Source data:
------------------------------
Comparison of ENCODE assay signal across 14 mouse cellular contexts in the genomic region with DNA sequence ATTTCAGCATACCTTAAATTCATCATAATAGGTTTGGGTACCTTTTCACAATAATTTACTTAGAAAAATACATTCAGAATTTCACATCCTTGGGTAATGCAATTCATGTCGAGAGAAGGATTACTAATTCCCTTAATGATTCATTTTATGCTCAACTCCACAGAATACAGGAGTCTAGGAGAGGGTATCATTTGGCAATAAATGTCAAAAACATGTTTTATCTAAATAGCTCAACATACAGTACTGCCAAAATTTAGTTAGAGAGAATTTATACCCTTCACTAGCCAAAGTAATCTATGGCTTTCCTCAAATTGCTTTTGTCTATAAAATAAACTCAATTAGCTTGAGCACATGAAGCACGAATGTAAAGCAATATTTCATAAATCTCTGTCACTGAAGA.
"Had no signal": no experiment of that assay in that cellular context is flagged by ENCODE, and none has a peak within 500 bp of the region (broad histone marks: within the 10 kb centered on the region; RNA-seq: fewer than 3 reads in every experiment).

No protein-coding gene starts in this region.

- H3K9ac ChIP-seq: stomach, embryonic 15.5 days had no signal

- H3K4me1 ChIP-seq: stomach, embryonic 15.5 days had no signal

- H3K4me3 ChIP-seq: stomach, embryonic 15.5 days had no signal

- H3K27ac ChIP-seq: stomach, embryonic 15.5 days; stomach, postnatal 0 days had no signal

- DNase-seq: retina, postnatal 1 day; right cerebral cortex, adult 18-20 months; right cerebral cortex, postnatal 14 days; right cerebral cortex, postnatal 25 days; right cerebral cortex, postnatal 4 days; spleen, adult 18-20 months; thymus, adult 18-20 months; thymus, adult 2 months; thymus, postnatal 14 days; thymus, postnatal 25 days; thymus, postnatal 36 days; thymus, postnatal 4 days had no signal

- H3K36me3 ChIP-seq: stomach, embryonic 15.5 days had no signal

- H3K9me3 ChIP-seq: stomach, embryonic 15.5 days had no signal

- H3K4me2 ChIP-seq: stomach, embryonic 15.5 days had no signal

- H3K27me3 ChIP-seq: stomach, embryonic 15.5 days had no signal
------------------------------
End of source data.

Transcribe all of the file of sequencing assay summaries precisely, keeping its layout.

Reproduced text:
Comparison of ENCODE assay signal across 14 mouse cellular contexts in the genomic region with DNA sequence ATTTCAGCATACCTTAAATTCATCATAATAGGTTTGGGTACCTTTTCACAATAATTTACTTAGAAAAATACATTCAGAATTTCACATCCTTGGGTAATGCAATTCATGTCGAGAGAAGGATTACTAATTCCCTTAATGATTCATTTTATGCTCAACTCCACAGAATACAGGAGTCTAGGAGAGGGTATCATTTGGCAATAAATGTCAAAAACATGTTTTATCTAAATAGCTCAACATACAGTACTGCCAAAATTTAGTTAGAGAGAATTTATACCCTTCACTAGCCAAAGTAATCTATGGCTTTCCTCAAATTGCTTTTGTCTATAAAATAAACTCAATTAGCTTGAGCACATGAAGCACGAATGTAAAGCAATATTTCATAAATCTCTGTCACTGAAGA.
"Had no signal": no experiment of that assay in that cellular context is flagged by ENCODE, and none has a peak within 500 bp of the region (broad histone marks: within the 10 kb centered on the region; RNA-seq: fewer than 3 reads in every experiment).

No protein-coding gene starts in this region.

- H3K9ac ChIP-seq: stomach, embryonic 15.5 days had no signal

- H3K4me1 ChIP-seq: stomach, embryonic 15.5 days had no signal

- H3K4me3 ChIP-seq: stomach, embryonic 15.5 days had no signal

- H3K27ac ChIP-seq: stomach, embryonic 15.5 days; stomach, postnatal 0 days had no signal

- DNase-seq: retina, postnatal 1 day; right cerebral cortex, adult 18-20 months; right cerebral cortex, postnatal 14 days; right cerebral cortex, postnatal 25 days; right cerebral cortex, postnatal 4 days; spleen, adult 18-20 months; thymus, adult 18-20 months; thymus, adult 2 months; thymus, postnatal 14 days; thymus, postnatal 25 days; thymus, postnatal 36 days; thymus, postnatal 4 days had no signal

- H3K36me3 ChIP-seq: stomach, embryonic 15.5 days had no signal

- H3K9me3 ChIP-seq: stomach, embryonic 15.5 days had no signal

- H3K4me2 ChIP-seq: stomach, embryonic 15.5 days had no signal

- H3K27me3 ChIP-seq: stomach, embryonic 15.5 days had no signal